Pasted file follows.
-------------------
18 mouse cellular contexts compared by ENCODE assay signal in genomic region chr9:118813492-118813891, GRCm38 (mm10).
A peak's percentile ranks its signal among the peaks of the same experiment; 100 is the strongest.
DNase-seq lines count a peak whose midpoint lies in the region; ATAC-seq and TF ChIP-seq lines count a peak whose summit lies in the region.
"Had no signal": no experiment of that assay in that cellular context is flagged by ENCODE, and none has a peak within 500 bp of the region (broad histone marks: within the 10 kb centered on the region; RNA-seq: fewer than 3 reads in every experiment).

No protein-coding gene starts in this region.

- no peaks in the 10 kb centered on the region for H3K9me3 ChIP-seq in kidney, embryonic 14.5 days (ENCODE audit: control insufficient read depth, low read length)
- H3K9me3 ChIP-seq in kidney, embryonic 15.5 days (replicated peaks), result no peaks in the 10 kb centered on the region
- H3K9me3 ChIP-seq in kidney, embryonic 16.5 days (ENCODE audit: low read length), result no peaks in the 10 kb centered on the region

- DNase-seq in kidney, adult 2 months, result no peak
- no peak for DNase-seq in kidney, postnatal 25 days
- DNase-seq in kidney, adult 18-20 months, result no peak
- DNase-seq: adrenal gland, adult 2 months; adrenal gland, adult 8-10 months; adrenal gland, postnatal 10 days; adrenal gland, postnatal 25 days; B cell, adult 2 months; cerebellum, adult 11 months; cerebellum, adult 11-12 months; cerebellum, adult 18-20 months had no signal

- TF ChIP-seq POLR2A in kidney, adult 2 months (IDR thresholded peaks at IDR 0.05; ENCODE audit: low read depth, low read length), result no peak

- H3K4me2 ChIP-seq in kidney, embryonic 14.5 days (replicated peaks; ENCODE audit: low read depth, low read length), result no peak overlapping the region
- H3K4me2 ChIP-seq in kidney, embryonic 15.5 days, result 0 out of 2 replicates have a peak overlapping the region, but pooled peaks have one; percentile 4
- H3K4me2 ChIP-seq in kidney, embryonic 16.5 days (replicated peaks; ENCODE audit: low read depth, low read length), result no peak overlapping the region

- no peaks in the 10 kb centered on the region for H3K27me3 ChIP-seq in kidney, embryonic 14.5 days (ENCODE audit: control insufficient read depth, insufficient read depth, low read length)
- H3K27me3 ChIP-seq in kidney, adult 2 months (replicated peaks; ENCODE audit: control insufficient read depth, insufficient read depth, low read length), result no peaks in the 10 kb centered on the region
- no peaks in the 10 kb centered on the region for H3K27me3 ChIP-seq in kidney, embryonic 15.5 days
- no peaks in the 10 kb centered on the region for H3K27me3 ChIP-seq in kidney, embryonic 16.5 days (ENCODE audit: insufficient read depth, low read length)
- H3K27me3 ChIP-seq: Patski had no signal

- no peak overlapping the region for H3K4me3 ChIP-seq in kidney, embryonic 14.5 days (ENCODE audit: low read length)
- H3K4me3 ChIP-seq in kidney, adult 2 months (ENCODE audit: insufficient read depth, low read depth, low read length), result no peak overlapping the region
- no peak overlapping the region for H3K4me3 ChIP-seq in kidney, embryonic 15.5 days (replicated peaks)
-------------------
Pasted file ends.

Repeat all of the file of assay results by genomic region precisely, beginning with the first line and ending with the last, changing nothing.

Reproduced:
18 mouse cellular contexts compared by ENCODE assay signal in genomic region chr9:118813492-118813891, GRCm38 (mm10).
A peak's percentile ranks its signal among the peaks of the same experiment; 100 is the strongest.
DNase-seq lines count a peak whose midpoint lies in the region; ATAC-seq and TF ChIP-seq lines count a peak whose summit lies in the region.
"Had no signal": no experiment of that assay in that cellular context is flagged by ENCODE, and none has a peak within 500 bp of the region (broad histone marks: within the 10 kb centered on the region; RNA-seq: fewer than 3 reads in every experiment).

No protein-coding gene starts in this region.

- no peaks in the 10 kb centered on the region for H3K9me3 ChIP-seq in kidney, embryonic 14.5 days (ENCODE audit: control insufficient read depth, low read length)
- H3K9me3 ChIP-seq in kidney, embryonic 15.5 days (replicated peaks), result no peaks in the 10 kb centered on the region
- H3K9me3 ChIP-seq in kidney, embryonic 16.5 days (ENCODE audit: low read length), result no peaks in the 10 kb centered on the region

- DNase-seq in kidney, adult 2 months, result no peak
- no peak for DNase-seq in kidney, postnatal 25 days
- DNase-seq in kidney, adult 18-20 months, result no peak
- DNase-seq: adrenal gland, adult 2 months; adrenal gland, adult 8-10 months; adrenal gland, postnatal 10 days; adrenal gland, postnatal 25 days; B cell, adult 2 months; cerebellum, adult 11 months; cerebellum, adult 11-12 months; cerebellum, adult 18-20 months had no signal

- TF ChIP-seq POLR2A in kidney, adult 2 months (IDR thresholded peaks at IDR 0.05; ENCODE audit: low read depth, low read length), result no peak

- H3K4me2 ChIP-seq in kidney, embryonic 14.5 days (replicated peaks; ENCODE audit: low read depth, low read length), result no peak overlapping the region
- H3K4me2 ChIP-seq in kidney, embryonic 15.5 days, result 0 out of 2 replicates have a peak overlapping the region, but pooled peaks have one; percentile 4
- H3K4me2 ChIP-seq in kidney, embryonic 16.5 days (replicated peaks; ENCODE audit: low read depth, low read length), result no peak overlapping the region

- no peaks in the 10 kb centered on the region for H3K27me3 ChIP-seq in kidney, embryonic 14.5 days (ENCODE audit: control insufficient read depth, insufficient read depth, low read length)
- H3K27me3 ChIP-seq in kidney, adult 2 months (replicated peaks; ENCODE audit: control insufficient read depth, insufficient read depth, low read length), result no peaks in the 10 kb centered on the region
- no peaks in the 10 kb centered on the region for H3K27me3 ChIP-seq in kidney, embryonic 15.5 days
- no peaks in the 10 kb centered on the region for H3K27me3 ChIP-seq in kidney, embryonic 16.5 days (ENCODE audit: insufficient read depth, low read length)
- H3K27me3 ChIP-seq: Patski had no signal

- no peak overlapping the region for H3K4me3 ChIP-seq in kidney, embryonic 14.5 days (ENCODE audit: low read length)
- H3K4me3 ChIP-seq in kidney, adult 2 months (ENCODE audit: insufficient read depth, low read depth, low read length), result no peak overlapping the region
- no peak overlapping the region for H3K4me3 ChIP-seq in kidney, embryonic 15.5 days (replicated peaks)